In the simulations, power to detect therapist effects increased as the size of the therapist effect increased and as the number of therapists decreased. The former finding is to be expected, although this study makes a contribution by quantifying the power in specific scenarios. The latter finding also makes sense—the smaller the number of therapists, the greater the number of patients within each (because the total patient sample size was held constant); thus, the more information available to make conclusions about the effectiveness of the therapist.
The simulation results imply that if therapist effects are analyzed as fixed, it is preferable to minimize the number of therapists, to maximize the information about the effectiveness of each therapist. Does this mean that the optimal number of therapists is two? We believe that the answer is no, based on three considerations. First, there are practical reasons to involve more than two therapists. Therapists may drop out during the course of a trial. It is useful to have a pool of trained backup therapists available if needed. If there are only two therapists involved in a trial, and one therapist stops participating, the trial timeframe is likely to be extended (because all treatment falls to a single therapist) and the trial itself might be jeopardized. For this reason alone, it is worthwhile to consider involving at least three or four therapists.
Second, there is little value in detecting small therapist effects. For nearly every treatment, there will probably be at least a very small therapist effect—it is unrealistic to think that therapists will be exactly equal in treatment effectiveness or that patients, even randomly assigned, will have the exact same response to therapy. However, there is no reason to set up a trial and analysis to detect therapist effects that are so small as to be practically unimportant. The important consideration is ability to detect large, practically important therapist effects. The simulation study presented above provided example definitions of small, medium, and large therapist effects. The results suggest that in a typical small RCT on eating disorders, three or four therapists can be employed with reasonable power (≥70%) to detect large therapist effects.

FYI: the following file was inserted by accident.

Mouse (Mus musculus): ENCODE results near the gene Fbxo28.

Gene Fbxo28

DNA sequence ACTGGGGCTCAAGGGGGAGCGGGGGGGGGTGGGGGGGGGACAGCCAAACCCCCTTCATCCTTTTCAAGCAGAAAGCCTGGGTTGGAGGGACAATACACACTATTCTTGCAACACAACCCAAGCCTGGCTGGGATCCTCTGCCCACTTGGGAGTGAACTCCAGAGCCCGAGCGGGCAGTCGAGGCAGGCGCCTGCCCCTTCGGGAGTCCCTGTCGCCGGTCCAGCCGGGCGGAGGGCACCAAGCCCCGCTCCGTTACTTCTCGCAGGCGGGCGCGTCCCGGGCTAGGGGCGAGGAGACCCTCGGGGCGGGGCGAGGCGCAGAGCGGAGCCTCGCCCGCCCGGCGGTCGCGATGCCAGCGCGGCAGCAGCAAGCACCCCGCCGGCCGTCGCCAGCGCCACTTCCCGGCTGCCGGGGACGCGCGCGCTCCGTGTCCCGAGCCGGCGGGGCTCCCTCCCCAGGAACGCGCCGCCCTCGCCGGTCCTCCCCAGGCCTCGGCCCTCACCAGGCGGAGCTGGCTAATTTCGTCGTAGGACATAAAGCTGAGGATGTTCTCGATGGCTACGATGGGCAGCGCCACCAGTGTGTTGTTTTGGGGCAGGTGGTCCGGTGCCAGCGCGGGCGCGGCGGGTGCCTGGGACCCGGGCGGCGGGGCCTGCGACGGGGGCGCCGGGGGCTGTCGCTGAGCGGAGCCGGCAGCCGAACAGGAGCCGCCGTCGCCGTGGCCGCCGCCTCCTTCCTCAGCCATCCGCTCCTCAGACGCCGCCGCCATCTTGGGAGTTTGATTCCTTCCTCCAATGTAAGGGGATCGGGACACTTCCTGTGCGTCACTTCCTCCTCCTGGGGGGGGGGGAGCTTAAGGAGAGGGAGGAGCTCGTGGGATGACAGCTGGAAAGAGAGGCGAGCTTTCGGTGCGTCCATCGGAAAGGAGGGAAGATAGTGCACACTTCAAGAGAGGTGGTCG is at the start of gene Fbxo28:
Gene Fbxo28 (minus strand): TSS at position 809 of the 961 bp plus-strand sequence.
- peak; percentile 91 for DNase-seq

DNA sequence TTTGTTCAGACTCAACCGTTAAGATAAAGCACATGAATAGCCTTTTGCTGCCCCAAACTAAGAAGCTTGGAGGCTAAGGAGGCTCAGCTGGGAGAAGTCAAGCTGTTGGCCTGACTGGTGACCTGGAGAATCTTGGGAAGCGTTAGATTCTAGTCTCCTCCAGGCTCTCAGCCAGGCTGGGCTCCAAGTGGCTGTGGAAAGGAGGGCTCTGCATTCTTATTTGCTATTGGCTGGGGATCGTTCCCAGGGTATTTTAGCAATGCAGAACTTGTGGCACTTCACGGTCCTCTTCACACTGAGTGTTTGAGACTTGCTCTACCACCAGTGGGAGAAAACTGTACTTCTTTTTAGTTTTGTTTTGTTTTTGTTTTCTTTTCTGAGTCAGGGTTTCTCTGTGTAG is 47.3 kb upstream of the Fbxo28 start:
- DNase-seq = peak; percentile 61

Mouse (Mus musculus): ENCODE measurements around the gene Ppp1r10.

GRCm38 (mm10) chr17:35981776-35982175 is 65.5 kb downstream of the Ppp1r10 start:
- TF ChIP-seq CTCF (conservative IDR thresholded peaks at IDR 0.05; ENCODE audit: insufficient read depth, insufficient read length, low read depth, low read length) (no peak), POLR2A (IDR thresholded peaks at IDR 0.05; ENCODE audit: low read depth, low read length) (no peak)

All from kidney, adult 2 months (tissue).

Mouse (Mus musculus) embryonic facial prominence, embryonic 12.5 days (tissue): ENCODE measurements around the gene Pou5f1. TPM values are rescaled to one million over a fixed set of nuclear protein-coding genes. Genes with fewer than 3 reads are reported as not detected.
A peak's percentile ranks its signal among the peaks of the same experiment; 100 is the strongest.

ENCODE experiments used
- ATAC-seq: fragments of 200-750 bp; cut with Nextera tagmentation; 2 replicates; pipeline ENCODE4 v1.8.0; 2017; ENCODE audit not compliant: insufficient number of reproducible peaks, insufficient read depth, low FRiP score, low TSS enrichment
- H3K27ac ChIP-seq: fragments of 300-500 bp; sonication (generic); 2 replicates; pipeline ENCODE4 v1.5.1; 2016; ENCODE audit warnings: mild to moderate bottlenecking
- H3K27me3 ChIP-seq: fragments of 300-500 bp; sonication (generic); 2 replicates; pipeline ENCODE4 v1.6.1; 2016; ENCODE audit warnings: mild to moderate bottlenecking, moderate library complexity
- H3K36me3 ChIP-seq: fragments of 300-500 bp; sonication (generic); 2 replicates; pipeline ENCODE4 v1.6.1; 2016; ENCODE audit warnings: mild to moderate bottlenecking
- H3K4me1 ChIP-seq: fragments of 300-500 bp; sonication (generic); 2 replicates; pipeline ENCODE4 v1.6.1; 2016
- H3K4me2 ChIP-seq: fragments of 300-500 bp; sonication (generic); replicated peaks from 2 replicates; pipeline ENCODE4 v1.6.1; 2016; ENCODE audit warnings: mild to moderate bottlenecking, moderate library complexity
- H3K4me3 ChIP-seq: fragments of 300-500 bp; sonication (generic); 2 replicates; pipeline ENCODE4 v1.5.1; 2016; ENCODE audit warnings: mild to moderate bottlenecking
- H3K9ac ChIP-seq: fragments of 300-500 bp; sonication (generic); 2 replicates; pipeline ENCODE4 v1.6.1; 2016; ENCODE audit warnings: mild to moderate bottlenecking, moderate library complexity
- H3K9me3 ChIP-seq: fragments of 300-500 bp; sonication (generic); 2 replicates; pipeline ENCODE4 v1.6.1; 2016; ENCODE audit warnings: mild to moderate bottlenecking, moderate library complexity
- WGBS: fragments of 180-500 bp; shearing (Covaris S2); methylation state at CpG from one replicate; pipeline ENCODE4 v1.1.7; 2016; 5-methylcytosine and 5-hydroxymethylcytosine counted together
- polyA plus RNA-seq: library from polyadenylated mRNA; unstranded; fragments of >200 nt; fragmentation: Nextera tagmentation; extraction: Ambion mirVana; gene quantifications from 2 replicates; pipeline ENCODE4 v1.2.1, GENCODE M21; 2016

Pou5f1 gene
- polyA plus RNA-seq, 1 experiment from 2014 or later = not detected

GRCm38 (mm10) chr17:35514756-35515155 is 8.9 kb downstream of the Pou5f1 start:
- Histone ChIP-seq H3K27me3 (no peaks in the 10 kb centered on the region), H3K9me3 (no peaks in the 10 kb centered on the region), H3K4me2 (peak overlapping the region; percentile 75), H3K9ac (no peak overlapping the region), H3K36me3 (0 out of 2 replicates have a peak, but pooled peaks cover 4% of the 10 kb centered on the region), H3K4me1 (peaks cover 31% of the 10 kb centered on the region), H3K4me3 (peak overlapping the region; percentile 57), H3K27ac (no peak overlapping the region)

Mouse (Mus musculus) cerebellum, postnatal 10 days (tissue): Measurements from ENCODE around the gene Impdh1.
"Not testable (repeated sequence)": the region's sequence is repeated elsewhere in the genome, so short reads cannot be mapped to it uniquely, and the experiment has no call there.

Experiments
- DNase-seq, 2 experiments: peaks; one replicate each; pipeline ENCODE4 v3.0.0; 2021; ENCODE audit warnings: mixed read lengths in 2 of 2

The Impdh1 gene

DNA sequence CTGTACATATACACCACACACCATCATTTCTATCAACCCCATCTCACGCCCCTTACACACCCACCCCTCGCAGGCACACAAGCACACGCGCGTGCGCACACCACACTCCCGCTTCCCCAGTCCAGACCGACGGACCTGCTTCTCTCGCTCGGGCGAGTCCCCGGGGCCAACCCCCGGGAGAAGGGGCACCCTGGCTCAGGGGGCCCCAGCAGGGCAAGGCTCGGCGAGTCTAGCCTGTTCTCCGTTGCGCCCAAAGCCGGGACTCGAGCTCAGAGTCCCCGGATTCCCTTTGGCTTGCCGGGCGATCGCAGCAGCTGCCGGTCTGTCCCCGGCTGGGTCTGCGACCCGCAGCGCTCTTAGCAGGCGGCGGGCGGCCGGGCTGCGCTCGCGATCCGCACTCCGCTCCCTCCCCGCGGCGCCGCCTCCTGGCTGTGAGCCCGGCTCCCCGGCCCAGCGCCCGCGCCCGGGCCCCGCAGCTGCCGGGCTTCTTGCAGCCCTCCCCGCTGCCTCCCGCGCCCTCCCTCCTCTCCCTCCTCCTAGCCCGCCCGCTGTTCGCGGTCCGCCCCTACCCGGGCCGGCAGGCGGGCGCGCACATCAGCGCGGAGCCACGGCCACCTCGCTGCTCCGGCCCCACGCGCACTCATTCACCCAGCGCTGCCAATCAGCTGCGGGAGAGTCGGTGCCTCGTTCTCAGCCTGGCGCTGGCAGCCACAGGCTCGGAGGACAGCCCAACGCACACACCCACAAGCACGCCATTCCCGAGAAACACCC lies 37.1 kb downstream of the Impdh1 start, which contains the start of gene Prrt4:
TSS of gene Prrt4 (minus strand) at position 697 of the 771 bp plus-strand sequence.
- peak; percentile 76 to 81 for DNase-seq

Third, although one may not be able to conclusively generalize results to a larger population of therapists based on a small trial with a nonrandom sample of therapists and a fixed effects analysis, using a greater number of therapists provides a better sense of intertherapist variation in administration of the treatment, which may be helpful for future research, including the design of larger trials designed specifically to estimate therapist effects. Variation among three or four therapists may provide a better sense of the therapist effect (at least qualitatively) than does variation among two therapists.
In this article, the therapist effect is defined as the intertherapist difference in outcomes for a single treatment—specifically, the difference between therapists in their patients’ BE reduction between baseline and post-treatment, holding constant the type of treatment administered. In RCTs where each therapist administers multiple types of treatment, the therapist effect may also be defined in terms of the therapist-by-treatment interaction, that is, the difference in outcomes for a therapist administering treatment A versus treatment B. These are different ways of defining therapist effects. Both definitions are informative and intuitive.
How should therapists be selected for the typical, small RCT for eating disorders? The ideal may be to select three or four skilled therapists and provide them with extensive, standardized training. Then the results will indicate whether the treatment can be effectively and consistently administered by a group of skilled, well-trained therapists. In other words, the results will indicate whether the treatment can be effective under relatively favorable conditions. If there is a treatment effect but no therapist effect, this suggests that the treatment can be effectively and consistently administered under relatively favorable conditions. On the other hand, if there is a therapist effect (i.e., the therapists differ in their treatment outcomes), this suggests that the treatment does not consistently succeed under such conditions. If each therapist has a relatively large sample of patients, then having a sample of three or four skilled, well-trained therapists provides more certainty about the nature of therapist differences than does a sample of two therapists. If there is a therapist effect with two therapists, it is uncertain whether the treatment was ineffective or whether one of the therapists was ineffective. However, if there are three or four therapists and the majority show favorable treatment outcomes, this more strongly suggests that the treatment can be effective and the outlying therapist failed to administer the treatment effectively.